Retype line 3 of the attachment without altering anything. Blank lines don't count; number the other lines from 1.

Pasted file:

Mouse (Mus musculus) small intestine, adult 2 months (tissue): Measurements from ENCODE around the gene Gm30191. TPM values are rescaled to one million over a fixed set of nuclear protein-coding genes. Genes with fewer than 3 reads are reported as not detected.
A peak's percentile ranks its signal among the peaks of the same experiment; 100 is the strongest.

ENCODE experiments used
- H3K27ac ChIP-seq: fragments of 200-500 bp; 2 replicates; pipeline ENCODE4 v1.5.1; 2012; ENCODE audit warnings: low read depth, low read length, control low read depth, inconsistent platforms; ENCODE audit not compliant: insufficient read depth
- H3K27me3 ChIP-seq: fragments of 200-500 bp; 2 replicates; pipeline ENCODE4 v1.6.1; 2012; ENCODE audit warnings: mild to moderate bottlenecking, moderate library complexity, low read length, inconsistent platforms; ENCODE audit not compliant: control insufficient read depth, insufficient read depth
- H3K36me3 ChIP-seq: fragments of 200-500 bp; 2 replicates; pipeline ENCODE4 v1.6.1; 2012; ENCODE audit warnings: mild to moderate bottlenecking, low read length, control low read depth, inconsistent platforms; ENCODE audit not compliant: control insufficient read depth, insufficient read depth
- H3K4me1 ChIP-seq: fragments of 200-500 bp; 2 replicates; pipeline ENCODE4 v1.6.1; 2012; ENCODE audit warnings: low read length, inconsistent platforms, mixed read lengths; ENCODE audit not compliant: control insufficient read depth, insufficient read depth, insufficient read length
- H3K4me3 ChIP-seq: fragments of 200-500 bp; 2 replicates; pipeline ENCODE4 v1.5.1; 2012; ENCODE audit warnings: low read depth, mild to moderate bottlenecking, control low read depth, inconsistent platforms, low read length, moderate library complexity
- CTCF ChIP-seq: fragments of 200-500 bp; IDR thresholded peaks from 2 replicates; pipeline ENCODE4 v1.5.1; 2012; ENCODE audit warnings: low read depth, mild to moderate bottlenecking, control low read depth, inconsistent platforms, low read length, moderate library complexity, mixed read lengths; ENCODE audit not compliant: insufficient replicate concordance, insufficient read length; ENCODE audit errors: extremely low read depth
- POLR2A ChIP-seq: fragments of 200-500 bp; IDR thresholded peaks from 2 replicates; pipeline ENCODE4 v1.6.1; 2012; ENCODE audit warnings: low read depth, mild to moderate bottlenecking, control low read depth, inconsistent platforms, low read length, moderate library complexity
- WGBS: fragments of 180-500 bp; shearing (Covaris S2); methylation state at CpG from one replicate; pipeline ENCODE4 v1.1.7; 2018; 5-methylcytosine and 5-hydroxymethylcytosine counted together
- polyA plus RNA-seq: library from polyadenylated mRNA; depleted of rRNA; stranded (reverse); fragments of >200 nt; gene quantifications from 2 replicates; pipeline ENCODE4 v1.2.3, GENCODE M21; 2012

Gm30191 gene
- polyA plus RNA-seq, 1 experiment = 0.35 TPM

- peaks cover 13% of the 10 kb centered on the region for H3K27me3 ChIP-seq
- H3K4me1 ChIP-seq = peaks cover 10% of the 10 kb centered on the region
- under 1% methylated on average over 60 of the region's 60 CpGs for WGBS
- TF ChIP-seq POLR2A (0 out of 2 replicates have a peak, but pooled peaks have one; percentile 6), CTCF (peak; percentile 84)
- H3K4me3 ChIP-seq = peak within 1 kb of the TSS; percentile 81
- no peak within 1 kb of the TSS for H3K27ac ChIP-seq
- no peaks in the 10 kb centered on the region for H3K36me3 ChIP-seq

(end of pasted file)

ENCODE experiments used